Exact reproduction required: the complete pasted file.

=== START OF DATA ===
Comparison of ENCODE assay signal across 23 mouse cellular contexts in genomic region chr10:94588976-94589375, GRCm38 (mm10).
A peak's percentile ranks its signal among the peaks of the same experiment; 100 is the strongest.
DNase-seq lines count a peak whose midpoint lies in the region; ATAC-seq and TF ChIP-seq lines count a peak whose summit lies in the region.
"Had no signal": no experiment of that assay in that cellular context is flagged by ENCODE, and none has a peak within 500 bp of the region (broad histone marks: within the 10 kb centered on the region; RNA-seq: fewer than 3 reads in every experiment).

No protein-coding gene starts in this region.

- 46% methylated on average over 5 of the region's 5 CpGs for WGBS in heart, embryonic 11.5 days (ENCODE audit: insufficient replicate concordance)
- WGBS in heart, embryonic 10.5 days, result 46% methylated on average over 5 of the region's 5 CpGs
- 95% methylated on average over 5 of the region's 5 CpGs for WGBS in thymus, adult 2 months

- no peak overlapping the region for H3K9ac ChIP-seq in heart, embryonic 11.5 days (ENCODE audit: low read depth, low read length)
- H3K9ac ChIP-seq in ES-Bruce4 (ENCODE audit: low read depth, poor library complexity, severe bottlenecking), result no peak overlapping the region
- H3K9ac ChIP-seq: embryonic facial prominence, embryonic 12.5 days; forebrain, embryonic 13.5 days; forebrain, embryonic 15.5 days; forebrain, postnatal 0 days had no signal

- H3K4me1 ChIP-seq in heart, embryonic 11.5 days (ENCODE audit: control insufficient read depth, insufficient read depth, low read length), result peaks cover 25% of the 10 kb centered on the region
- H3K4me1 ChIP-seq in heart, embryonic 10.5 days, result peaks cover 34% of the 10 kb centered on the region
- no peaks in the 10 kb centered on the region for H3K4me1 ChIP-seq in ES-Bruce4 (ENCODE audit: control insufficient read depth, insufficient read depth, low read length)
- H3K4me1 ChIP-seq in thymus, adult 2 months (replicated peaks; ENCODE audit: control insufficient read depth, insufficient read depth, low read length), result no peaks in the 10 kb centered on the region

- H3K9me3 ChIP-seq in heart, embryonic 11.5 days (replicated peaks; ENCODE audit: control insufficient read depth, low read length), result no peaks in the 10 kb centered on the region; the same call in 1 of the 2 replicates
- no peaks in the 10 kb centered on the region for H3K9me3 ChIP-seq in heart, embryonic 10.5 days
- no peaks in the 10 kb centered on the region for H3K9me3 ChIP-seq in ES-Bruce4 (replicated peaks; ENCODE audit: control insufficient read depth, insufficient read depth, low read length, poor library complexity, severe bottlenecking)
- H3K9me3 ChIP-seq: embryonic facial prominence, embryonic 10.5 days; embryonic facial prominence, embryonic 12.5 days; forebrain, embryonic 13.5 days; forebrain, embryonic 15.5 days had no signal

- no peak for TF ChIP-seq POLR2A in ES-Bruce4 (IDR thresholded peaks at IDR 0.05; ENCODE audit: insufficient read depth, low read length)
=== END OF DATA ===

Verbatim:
Comparison of ENCODE assay signal across 23 mouse cellular contexts in genomic region chr10:94588976-94589375, GRCm38 (mm10).
A peak's percentile ranks its signal among the peaks of the same experiment; 100 is the strongest.
DNase-seq lines count a peak whose midpoint lies in the region; ATAC-seq and TF ChIP-seq lines count a peak whose summit lies in the region.
"Had no signal": no experiment of that assay in that cellular context is flagged by ENCODE, and none has a peak within 500 bp of the region (broad histone marks: within the 10 kb centered on the region; RNA-seq: fewer than 3 reads in every experiment).

No protein-coding gene starts in this region.

- 46% methylated on average over 5 of the region's 5 CpGs for WGBS in heart, embryonic 11.5 days (ENCODE audit: insufficient replicate concordance)
- WGBS in heart, embryonic 10.5 days, result 46% methylated on average over 5 of the region's 5 CpGs
- 95% methylated on average over 5 of the region's 5 CpGs for WGBS in thymus, adult 2 months

- no peak overlapping the region for H3K9ac ChIP-seq in heart, embryonic 11.5 days (ENCODE audit: low read depth, low read length)
- H3K9ac ChIP-seq in ES-Bruce4 (ENCODE audit: low read depth, poor library complexity, severe bottlenecking), result no peak overlapping the region
- H3K9ac ChIP-seq: embryonic facial prominence, embryonic 12.5 days; forebrain, embryonic 13.5 days; forebrain, embryonic 15.5 days; forebrain, postnatal 0 days had no signal

- H3K4me1 ChIP-seq in heart, embryonic 11.5 days (ENCODE audit: control insufficient read depth, insufficient read depth, low read length), result peaks cover 25% of the 10 kb centered on the region
- H3K4me1 ChIP-seq in heart, embryonic 10.5 days, result peaks cover 34% of the 10 kb centered on the region
- no peaks in the 10 kb centered on the region for H3K4me1 ChIP-seq in ES-Bruce4 (ENCODE audit: control insufficient read depth, insufficient read depth, low read length)
- H3K4me1 ChIP-seq in thymus, adult 2 months (replicated peaks; ENCODE audit: control insufficient read depth, insufficient read depth, low read length), result no peaks in the 10 kb centered on the region

- H3K9me3 ChIP-seq in heart, embryonic 11.5 days (replicated peaks; ENCODE audit: control insufficient read depth, low read length), result no peaks in the 10 kb centered on the region; the same call in 1 of the 2 replicates
- no peaks in the 10 kb centered on the region for H3K9me3 ChIP-seq in heart, embryonic 10.5 days
- no peaks in the 10 kb centered on the region for H3K9me3 ChIP-seq in ES-Bruce4 (replicated peaks; ENCODE audit: control insufficient read depth, insufficient read depth, low read length, poor library complexity, severe bottlenecking)
- H3K9me3 ChIP-seq: embryonic facial prominence, embryonic 10.5 days; embryonic facial prominence, embryonic 12.5 days; forebrain, embryonic 13.5 days; forebrain, embryonic 15.5 days had no signal

- no peak for TF ChIP-seq POLR2A in ES-Bruce4 (IDR thresholded peaks at IDR 0.05; ENCODE audit: insufficient read depth, low read length)